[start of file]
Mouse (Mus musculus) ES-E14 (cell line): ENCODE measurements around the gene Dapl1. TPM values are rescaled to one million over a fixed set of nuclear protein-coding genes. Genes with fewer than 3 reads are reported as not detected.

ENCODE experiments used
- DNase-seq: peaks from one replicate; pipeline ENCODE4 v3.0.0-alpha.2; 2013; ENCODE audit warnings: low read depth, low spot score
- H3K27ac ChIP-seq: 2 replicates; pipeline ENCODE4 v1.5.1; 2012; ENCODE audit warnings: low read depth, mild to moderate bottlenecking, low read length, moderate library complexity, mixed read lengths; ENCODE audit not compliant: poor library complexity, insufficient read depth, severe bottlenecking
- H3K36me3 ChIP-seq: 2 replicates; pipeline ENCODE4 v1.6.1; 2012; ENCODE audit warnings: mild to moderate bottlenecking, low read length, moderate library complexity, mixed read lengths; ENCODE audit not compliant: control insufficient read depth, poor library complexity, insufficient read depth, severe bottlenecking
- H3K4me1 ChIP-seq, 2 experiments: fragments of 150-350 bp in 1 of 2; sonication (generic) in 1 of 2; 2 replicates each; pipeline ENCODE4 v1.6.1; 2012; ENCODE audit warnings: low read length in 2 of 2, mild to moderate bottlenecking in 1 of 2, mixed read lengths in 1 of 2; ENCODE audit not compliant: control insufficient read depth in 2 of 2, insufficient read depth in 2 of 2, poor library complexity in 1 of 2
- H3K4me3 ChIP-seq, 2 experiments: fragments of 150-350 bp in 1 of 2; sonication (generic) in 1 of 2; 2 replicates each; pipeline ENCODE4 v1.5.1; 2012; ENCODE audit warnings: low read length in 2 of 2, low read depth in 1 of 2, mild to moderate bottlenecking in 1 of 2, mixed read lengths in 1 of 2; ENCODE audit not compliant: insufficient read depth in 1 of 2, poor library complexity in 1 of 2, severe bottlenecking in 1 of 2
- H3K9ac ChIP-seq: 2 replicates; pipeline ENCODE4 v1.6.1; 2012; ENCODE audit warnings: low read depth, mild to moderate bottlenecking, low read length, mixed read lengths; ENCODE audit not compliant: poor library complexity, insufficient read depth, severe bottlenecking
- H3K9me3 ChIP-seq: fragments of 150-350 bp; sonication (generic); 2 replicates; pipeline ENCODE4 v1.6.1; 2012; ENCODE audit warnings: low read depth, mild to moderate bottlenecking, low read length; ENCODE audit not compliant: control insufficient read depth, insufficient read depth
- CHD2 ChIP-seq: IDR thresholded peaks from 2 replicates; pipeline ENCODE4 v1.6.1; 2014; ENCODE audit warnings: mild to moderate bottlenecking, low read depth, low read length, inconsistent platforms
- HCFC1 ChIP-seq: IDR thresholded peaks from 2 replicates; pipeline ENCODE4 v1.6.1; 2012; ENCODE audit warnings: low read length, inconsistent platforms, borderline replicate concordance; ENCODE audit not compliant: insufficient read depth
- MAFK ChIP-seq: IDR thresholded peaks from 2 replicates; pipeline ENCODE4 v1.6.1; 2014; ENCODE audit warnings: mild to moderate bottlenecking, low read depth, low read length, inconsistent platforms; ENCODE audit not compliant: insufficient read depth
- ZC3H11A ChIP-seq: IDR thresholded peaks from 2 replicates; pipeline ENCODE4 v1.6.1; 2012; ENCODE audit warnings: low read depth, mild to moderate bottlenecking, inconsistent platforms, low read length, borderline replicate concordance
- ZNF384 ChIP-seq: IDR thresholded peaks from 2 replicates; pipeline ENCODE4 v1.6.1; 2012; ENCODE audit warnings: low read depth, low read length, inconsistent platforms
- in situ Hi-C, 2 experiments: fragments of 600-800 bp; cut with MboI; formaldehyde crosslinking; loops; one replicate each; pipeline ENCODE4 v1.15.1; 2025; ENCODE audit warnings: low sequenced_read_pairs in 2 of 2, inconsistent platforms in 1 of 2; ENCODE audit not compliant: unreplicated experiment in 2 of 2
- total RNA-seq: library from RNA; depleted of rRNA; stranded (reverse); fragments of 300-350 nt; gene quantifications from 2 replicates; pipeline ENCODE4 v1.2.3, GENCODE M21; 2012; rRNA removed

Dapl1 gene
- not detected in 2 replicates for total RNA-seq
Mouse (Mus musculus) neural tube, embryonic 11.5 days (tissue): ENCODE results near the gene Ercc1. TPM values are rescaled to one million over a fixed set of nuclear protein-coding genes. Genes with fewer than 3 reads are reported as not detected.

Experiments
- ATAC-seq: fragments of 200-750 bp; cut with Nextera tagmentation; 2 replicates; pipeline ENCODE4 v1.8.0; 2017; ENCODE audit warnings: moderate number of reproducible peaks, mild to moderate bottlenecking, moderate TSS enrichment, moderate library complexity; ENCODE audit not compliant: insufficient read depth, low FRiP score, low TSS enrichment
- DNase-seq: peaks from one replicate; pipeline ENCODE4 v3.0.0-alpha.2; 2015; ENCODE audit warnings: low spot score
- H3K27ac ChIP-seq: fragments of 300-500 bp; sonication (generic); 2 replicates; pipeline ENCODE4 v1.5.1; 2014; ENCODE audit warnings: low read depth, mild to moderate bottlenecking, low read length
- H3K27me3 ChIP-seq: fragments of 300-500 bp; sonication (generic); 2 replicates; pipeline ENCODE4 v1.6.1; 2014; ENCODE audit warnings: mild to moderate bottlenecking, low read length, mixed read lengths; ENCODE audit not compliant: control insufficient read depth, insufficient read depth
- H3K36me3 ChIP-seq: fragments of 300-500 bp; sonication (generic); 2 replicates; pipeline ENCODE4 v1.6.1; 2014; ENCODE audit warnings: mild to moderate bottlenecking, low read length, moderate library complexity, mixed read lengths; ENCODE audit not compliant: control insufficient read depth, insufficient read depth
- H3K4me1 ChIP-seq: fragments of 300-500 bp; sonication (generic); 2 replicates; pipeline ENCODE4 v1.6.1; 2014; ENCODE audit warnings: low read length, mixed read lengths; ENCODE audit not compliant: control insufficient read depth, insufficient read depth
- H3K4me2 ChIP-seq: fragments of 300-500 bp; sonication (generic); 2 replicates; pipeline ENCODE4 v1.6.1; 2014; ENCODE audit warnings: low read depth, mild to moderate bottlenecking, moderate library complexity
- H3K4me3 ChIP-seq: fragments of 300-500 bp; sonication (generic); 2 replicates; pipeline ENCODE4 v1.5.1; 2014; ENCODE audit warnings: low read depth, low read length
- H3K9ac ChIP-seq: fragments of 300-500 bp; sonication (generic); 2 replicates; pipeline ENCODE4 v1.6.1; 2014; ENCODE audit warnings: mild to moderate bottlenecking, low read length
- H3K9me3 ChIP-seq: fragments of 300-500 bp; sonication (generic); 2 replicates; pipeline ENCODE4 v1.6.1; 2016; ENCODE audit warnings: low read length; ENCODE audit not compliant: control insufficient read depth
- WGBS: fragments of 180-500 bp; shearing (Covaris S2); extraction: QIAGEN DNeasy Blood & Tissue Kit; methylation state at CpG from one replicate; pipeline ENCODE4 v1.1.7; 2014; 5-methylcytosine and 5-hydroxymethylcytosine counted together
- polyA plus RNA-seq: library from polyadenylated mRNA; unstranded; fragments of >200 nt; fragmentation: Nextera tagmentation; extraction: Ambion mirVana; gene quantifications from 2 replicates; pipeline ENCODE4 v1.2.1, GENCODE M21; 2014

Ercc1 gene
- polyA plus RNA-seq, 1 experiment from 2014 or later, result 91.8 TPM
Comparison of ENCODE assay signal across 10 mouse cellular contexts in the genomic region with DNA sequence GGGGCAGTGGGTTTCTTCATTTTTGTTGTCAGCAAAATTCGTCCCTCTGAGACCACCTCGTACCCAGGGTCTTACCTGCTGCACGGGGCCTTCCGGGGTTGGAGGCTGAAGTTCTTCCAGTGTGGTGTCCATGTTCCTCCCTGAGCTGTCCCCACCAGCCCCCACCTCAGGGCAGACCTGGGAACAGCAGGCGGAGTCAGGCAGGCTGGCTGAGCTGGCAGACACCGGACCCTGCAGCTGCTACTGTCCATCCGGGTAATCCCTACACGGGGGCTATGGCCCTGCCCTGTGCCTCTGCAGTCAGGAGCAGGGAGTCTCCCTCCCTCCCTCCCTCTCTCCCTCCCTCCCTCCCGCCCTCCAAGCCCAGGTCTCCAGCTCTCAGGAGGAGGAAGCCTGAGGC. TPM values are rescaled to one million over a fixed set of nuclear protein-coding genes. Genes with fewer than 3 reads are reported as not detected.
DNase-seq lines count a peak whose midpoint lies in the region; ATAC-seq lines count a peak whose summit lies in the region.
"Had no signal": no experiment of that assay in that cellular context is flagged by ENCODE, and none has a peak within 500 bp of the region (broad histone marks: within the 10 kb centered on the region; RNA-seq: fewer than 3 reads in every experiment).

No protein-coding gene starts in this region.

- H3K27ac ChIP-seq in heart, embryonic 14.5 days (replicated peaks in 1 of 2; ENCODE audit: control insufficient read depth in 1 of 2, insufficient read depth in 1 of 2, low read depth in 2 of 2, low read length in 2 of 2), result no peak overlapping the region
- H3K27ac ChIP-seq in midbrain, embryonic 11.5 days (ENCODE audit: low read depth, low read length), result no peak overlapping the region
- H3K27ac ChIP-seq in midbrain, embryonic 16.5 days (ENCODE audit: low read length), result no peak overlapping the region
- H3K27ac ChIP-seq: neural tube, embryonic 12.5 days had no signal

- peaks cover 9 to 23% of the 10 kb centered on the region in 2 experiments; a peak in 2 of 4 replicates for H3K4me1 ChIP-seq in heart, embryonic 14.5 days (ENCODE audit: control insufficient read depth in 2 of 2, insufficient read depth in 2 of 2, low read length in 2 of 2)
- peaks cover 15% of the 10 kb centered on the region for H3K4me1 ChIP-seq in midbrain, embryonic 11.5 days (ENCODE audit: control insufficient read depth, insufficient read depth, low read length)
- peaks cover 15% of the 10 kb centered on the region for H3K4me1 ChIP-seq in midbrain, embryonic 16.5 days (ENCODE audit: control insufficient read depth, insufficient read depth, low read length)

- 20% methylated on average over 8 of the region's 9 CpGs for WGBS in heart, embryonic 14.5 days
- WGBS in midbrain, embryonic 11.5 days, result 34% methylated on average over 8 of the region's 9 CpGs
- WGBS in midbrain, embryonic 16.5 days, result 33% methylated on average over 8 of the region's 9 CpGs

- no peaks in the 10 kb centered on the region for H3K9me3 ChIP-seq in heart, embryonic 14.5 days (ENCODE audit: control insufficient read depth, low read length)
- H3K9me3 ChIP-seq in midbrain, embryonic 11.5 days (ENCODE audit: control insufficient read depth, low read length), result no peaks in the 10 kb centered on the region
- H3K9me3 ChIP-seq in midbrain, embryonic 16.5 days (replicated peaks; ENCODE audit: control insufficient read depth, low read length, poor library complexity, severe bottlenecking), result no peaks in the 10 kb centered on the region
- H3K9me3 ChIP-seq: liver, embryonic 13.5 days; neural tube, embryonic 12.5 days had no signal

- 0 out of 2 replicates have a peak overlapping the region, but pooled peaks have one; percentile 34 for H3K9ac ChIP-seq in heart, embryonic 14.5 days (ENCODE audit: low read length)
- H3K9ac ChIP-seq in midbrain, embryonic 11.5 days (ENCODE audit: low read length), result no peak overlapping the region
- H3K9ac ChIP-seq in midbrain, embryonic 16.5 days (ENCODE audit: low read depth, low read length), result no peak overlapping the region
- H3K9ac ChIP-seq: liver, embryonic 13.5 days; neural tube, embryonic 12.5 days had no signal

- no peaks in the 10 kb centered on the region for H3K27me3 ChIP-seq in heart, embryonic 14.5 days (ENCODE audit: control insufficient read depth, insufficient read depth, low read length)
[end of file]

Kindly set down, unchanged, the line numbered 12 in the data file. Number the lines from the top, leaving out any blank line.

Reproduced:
- MAFK ChIP-seq: IDR thresholded peaks from 2 replicates; pipeline ENCODE4 v1.6.1; 2014; ENCODE audit warnings: mild to moderate bottlenecking, low read depth, low read length, inconsistent platforms; ENCODE audit not compliant: insufficient read depth